This comprehensive inspection took place on 30 July, 1, 3, 6 and 16 August 2018. On 30 July and 6 August 2018, the inspection visits were unannounced. On 1 August 2018, we made telephone calls to people who used the service and their relatives. On 3 August 2018, we made telephone calls to staff. On 16 August 2018, the inspection visit was announced.
Park Lodge operates both a care home and domiciliary care service under the registration of this location with the Care Quality Commission (CQC). The care home provides accommodation for persons who require nursing or personal care for up to 40, primarily, older people. The domiciliary care service offers care to people in their own homes. At the time of our inspection, 38 people were using the care home service and 13 were using the domiciliary care service.
Park Lodge is a ‘care home’. People in care homes receive accommodation and nursing or personal care as single package under one contractual agreement. CQC regulates both the premises and the care provided, and both were looked at during this inspection.
This service is also a domiciliary care agency. It provides personal care to people living in their own houses and flats in the community. It provides a service to older adults and younger disabled adults.
Park Lodge was last inspected on 10 November 2015 and the service was rated as Good. On this inspection, the service has been rated as Requires Improvement. Providers should be aiming to achieve and sustain a rating of 'Good' or 'Outstanding'. Good care is the minimum that people receiving services should expect and deserve to receive; we found systems in place to ensure improvements were made and sustained were not effective. This is the first time the service has been rated Requires Improvement.
There was a registered manager in post. A registered manager is a person who has registered with CQC to manage the service. Like registered providers, they are ‘registered persons’. Registered persons have legal responsibility for meeting the requirements in the Health and Social Care Act 2008 and associated Regulations about how the service is run.
There were systems in place to monitor and improve the quality of the service provided. However, these were not fully effective and had failed to identify the concerns we found with regards to several records in the service.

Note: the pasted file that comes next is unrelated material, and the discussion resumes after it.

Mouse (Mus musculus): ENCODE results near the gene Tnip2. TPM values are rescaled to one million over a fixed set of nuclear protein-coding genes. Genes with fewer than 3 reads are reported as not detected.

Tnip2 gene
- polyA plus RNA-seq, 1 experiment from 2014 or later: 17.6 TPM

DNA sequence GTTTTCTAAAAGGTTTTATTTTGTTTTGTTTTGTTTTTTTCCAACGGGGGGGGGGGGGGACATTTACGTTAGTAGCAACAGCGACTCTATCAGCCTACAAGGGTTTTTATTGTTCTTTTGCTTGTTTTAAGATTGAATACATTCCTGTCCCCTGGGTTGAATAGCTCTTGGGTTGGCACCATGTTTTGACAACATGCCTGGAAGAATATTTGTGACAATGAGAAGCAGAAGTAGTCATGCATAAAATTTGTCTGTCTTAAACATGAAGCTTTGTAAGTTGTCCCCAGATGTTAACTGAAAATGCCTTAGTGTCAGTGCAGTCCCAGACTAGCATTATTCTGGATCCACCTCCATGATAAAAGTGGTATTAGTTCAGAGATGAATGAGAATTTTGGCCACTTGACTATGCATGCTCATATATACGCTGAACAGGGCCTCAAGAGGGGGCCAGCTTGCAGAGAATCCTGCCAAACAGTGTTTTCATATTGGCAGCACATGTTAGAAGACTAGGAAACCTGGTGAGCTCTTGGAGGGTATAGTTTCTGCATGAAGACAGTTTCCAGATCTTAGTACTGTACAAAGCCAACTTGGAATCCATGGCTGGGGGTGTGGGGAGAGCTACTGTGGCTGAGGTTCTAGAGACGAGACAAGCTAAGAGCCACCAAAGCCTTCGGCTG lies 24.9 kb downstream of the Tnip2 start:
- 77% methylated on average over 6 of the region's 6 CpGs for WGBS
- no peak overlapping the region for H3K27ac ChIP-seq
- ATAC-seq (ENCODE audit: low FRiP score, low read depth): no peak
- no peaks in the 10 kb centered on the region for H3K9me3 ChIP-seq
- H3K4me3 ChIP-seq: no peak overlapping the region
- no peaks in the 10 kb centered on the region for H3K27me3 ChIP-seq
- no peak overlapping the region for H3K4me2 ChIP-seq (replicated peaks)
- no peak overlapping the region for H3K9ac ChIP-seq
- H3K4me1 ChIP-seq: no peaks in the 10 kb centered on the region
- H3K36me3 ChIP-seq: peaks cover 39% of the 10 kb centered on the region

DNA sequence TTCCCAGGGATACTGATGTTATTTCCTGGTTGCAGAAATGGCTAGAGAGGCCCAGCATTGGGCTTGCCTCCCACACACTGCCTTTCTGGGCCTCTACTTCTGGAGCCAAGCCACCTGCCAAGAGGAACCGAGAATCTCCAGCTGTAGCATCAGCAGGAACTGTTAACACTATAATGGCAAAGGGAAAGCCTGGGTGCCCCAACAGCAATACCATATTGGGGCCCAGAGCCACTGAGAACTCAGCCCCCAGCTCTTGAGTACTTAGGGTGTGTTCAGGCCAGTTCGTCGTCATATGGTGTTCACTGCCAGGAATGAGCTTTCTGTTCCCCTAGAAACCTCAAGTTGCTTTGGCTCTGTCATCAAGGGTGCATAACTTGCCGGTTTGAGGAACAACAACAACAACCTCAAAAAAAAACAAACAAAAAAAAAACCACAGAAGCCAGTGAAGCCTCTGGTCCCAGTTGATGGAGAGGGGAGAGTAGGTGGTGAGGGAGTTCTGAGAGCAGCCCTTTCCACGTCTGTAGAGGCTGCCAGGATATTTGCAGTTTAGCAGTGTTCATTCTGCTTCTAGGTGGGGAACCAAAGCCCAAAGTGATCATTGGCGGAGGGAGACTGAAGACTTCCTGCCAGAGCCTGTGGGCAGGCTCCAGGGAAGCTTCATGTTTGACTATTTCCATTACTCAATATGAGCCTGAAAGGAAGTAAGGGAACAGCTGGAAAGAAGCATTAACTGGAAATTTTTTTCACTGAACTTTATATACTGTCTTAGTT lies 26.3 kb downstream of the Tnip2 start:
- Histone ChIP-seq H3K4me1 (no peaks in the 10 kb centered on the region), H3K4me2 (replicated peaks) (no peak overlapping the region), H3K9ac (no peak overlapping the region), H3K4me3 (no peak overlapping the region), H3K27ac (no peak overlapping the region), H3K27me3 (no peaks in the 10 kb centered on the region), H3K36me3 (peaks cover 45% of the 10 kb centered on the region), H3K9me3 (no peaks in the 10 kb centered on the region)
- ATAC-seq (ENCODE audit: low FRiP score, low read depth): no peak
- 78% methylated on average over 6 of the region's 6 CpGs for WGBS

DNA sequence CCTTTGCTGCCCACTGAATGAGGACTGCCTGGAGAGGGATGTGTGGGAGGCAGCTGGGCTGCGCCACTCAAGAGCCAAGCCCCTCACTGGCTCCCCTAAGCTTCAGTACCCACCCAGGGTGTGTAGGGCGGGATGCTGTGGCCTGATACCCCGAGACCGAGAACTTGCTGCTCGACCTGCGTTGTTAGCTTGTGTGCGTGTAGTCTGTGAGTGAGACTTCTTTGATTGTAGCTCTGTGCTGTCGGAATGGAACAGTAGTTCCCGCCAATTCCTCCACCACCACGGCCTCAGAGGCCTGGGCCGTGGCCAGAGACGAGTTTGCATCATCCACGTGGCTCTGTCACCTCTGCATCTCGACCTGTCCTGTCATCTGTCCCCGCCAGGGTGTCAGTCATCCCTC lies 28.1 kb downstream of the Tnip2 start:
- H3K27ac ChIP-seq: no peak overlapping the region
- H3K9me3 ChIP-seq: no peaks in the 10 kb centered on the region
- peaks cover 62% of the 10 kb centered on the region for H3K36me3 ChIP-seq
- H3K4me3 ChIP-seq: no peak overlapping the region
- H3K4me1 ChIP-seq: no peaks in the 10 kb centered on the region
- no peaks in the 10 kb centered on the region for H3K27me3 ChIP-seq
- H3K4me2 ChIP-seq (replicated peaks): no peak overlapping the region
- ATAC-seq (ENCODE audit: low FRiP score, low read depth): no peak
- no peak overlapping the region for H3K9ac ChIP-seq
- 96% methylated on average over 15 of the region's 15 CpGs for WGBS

We found some care plans lacked person-centred detail and contained inconsistent or contradictory information. This could lead to people’s care needs being missed or overlooked.
We identified some improvements were needed to the records of medicines administration. The registered manager acted to ensure the concerns were addressed by the end of the inspection.
Overall, we saw risks were managed, and staff understood how to ensure these risks were minimised. However, records of risk management needed to be strengthened.
The registered manager and staff we spoke with had some understanding of the principles of the Mental Capacity Act (MCA) 2005 and their responsibilities when working in accordance with the legislation. However, where people lacked capacity to make decisions about aspects of their care, records did not show how decisions had been made in people’s best interests.
We recommend the provider reviews the records of capacity assessments and decisions made in people’s best interests to ensure people’s rights are fully upheld.
Staff were seen to be kind and caring in their interactions with people, but some people told us they did not always find all staff to be caring in their approach. Staff showed a good knowledge of the people they supported, and understood how to maintain their privacy and dignity.
People and staff told us the service was safe. Staff could tell us how they would report and recognise signs of abuse and had received training in safeguarding adults. Recruitment was managed safely.
There were enough staff to provide support and ensure people’s needs were met. Staff received supervision, appraisal and training to enable them to carry out their role. Staff spoke highly of the support and training they received.
People received support from health care professionals where they needed this to keep well. People spoke highly of the food at the service and their dietary needs were recognised and met.
There were effective systems in place for responding to people’s concerns and complaints. People told us they knew how to raise concerns if they had any.
We found one breach of the Health and Social Care Act 2008 (Regulated Activities) regulations 2014. You can see the action we have told the provider to take at the end of this report.